After working as a mountain guide in the Cairngorms, Mike Fletcher discovered pain in his right knee that after a medical procedure, became seriously infected. After 25 further operations, including three knee replacements, he elected to have his leg amputated above the knee. Mike (68) tells us how rock ‘n’ roll has helped to keep him going…

That old tempter: hindsight, sometimes visits me and I realise it would have been better to have pressed for amputation at a much earlier stage. A prosthetic leg gives me times of uncertainty and of fear but rarely are my spirits low. I try to take the issues full on, with humour – and to endeavour to make the most of my new opportunities.

I train every day in my home gym for 30 to 45 minutes. The strains of Status Quo, The Stones and a variety of punk bands help to raise the intensity. A typical routine is to dance full on for 20 minutes, lift weights, work on the punch bag, row and cycle.

In those endless days spent in hospital, it was music that kept me functioning. Long days were made bearable by listening and mentally interacting with it. Even in the operating theatre I listened to music, often punk, much to the interest and amusement of my consultant. The best punk music has a lot to say about life and some of it mirrors my own experiences.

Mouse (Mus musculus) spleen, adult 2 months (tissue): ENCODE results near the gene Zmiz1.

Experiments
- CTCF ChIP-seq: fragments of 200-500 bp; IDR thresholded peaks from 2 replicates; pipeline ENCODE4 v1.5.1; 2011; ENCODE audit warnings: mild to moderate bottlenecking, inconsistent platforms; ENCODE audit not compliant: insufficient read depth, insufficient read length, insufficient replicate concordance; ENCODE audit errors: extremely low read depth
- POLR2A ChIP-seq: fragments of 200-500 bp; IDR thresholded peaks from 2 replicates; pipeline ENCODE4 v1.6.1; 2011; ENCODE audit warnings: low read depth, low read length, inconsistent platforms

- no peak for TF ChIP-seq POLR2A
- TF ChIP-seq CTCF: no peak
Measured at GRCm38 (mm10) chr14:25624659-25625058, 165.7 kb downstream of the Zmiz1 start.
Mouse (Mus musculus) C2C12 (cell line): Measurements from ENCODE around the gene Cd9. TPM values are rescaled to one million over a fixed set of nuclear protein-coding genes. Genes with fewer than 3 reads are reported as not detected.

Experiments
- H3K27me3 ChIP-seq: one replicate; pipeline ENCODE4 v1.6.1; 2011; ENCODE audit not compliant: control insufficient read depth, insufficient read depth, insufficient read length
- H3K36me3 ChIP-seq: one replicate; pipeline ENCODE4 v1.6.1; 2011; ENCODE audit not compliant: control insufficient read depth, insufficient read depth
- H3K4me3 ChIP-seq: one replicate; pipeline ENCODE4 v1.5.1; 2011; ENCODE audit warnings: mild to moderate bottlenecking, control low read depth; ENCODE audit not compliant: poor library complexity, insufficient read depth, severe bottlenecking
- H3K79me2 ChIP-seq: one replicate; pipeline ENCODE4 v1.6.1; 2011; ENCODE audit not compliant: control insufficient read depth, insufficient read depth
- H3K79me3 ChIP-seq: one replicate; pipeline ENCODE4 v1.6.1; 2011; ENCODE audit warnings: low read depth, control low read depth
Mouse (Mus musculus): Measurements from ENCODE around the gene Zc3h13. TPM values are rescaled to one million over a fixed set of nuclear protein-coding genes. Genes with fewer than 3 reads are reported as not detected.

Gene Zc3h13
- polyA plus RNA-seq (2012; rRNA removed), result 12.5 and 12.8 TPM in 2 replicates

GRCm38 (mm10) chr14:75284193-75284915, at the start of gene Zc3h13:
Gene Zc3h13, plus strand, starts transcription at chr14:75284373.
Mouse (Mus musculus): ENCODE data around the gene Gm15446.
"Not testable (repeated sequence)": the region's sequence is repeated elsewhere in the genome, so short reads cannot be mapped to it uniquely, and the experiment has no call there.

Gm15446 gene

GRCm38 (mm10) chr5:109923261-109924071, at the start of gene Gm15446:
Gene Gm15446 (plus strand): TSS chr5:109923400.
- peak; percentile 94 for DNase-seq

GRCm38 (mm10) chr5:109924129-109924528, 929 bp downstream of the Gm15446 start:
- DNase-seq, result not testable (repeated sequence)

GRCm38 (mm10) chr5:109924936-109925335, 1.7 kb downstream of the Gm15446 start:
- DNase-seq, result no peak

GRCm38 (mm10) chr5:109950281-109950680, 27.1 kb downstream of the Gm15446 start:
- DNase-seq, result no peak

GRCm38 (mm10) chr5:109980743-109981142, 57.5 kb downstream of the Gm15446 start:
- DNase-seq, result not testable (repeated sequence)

When I was a full-time wheelchair user, I powered around the hilly terrain of my village, arm muscles burning as I tackled the upward inclines. I was also, at times, able to stand, even if it was with considerable pain. I wanted more; I needed to move, to begin to feel really alive and to sweat and to strain. I worked in my gym with weights and with background music playing, when I had a flash of awareness. I could dance. I used to teach aerobics. I pumped up the volume of the music and I danced in my wheelchair. During periods of being able to stand I danced and used my legs as best I could. I developed set dances to some tunes and free-danced to many others. With my prosthetic leg a whole new world opened up. I lengthened the duration of my dancing and I became quicker, more inventive and more agile.

From the physical exercise and the stimulation of music my concentration has also improved. I now treat physical activity and music as one and use it to give me a great boost at the start of every day.

On Mike’s playlist…

Blitzkrieg Bop by the Ramones,

Teenage Kicks by The Undertones

Psycho Killer by Talking Heads

And a bit of Jilted John